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More on Animal Rights

More on Animal Rights

Malini Kochhar

3 Mins
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September 28, 2010

Question: I disagree very strongly with the response D. Moskovitz gave in relation to the animal rights question, and I would like a chance to respond to him. He claims that animals do not have rights because they cannot reason like humans can. If this is the case, then anything or anyone that cannot reason should have no rights. This would include unborn babies, children who do not have enough knowledge yet to be reasonable, the mentally handicapped, and elderly people with mentally debilitating diseases.

By this standard, many things such as child abandonment, abortion, and any harm that could happen to these people should not be controlled by the law, even though it may be exceedingly cruel, because, since these people cannot reason, they have no rights. Secondly, Moskovitz claims that people survive by producing for themselves, which is true to an extent. But that form of survival requires taking what has not been given to us. It is not justification for a man to shoot deer who eat his crops merely because he cannot have a conversation with them. Animals, whether you believe in evolution or in creation, were here long before people were, and if for no other reason they should be given the proper amount of respect. Humans are nothing more than parasites who take everything they can from the earth before moving on to the next available place. We were created simply to cause the sixth mass extinction so that the earth can rebuild herself, and I, for one, will not contribute to the suffering of any living thing, be it a man or a dog.

Answer: Ayn Rand defined a right as a "moral principle defining and sanctioning a man's freedom of action in a social context" (The Virtue of Selfishness, "Man's Rights", p. 110). Rights are a fundamentally human concept because they are derived from the nature of man—specifically his ability to reason. In order that the right to life be respected and enforced, it is important that the individuals in such a system be rational. Clearly, animals cannot live by such a system. They are incapable of respecting this right of humans, even if humans were to accord them rights.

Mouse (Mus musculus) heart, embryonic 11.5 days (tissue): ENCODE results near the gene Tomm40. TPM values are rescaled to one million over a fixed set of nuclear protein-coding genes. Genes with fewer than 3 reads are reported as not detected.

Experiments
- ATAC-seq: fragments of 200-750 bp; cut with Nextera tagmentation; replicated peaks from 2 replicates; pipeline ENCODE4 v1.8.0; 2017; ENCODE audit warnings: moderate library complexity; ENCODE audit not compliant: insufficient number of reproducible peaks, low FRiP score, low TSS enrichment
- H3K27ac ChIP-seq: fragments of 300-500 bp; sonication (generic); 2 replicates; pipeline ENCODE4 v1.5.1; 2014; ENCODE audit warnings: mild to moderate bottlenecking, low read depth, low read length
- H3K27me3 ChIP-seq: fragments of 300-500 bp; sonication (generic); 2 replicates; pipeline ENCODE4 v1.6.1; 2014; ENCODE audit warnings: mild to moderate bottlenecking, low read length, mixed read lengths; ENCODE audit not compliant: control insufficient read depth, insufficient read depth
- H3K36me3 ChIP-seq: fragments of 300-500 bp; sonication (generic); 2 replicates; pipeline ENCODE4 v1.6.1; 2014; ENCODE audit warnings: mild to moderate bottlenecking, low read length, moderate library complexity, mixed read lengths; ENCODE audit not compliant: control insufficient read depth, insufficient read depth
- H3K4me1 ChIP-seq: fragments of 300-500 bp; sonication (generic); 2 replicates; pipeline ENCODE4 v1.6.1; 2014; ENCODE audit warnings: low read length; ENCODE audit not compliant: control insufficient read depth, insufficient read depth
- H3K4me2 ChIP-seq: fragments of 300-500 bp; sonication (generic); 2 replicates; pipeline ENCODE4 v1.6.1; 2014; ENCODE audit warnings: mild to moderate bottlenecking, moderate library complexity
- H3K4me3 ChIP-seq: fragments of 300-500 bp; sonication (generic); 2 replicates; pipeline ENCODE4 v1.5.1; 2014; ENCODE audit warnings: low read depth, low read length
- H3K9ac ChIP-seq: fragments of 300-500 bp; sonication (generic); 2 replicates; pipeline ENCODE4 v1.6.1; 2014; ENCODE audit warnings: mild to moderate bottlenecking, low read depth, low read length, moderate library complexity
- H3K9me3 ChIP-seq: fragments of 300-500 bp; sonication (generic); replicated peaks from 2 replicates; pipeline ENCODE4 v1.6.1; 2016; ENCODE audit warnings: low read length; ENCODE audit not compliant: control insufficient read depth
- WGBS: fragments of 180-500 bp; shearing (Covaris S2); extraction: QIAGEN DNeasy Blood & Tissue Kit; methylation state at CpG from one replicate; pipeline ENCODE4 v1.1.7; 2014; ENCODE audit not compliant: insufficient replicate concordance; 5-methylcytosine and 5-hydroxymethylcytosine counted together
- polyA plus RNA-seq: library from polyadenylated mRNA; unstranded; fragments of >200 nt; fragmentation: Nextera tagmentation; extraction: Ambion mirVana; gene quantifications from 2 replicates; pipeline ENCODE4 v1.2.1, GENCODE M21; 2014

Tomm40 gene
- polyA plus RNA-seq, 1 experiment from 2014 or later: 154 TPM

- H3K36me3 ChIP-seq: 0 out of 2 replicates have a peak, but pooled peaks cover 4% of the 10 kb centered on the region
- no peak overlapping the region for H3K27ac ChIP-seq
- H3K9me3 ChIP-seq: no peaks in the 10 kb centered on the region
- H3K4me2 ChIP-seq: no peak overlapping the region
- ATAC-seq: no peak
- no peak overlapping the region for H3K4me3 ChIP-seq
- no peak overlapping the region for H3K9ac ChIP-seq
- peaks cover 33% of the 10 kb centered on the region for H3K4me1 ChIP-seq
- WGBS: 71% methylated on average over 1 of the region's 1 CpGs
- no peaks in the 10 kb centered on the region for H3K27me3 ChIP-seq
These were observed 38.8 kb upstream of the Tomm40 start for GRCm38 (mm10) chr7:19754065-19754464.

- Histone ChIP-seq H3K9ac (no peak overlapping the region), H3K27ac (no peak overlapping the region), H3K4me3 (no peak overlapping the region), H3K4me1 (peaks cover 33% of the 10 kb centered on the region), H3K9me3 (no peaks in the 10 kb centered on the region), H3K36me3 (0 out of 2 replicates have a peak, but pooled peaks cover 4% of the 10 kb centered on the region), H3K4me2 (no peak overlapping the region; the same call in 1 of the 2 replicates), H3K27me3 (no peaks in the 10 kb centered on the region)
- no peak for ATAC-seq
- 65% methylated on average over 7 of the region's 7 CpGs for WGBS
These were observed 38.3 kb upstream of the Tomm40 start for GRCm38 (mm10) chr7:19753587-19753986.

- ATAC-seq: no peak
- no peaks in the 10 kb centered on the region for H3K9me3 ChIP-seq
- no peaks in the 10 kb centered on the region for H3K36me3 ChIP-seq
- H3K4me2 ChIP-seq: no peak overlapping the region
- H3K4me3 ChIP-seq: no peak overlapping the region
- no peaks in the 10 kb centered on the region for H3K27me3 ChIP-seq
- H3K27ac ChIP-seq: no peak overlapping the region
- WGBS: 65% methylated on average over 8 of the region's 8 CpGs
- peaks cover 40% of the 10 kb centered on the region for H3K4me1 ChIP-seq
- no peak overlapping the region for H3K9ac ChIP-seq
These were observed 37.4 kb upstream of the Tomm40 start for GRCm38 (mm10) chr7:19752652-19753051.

It is true therefore that anyone or anything that is incapable of reason is not entitled to rights. This does include unborn babies (see the Q&A on abortion for a further discussion of this). Unborn babies are potentially rational beings, but since they are not actualized, they are not entitled to the right to life.

Children, however, are entitled to some rights, although their rights are not identical to those of adults; they are entitled to remain free from physical harm. The legitimacy of their rights arises from the fact that childhood is a temporary, essential, and natural state of human development, and the child will grow up into a person capable of rational thought. (For more on children's rights, see the Children's Rights Q&A.)

As for mentally impaired people: If the problem is temporary, can be rectified, or occurs in old age alone, then they are still entitled to the right to life. If, however, a person is born with severe retardation that will never allow him to function as a rational and productive individual, then he is not entitled to rights like other individuals are.

In most cases, people would still not physically harm an animal or mentally impaired person, but this does not change the fact that they are not entitled to rights. As the author pointed out, Objectivism condemns cruelty. Like many things, it cannot be prohibited by law without violating the principle of maximizing individual freedom, but it is far from morally commendable.

The second part of your comment deals more with the nature of human existence. Humans are not born with the ability to exist automatically; we are not born with automatic knowledge of how to survive. In order to do so, we must use our reasoning abilities and acquire what we need from our surroundings. There is nothing immoral in doing this—our survival requires that we shape the materials around us to serve our purpose. The materials around us are not living beings who have a "right" to remain untouched. And they do not have any intrinsic worth as they are; they are made useful by the human mind.

It is justified for a man to shoot a deer who destroys his crops—not because he cannot hold a conversation with it, but because the deer has violated his property rights. He could choose instead to put up a fence preventing deer from trespassing, but he is not compelled to do so. Animals evolved before man did, but that is not reason enough to grant them rights. Geological age is not a factor: by your reasoning, animals should not eat plants because plants evolved before they did.

Humans are hardly "parasites," any more than any living being above the microscopic base of the food chain is a parasite. This is a particularly unfair charge to levy at humans, since virtually all of our goods are the result of our creation through invention and production.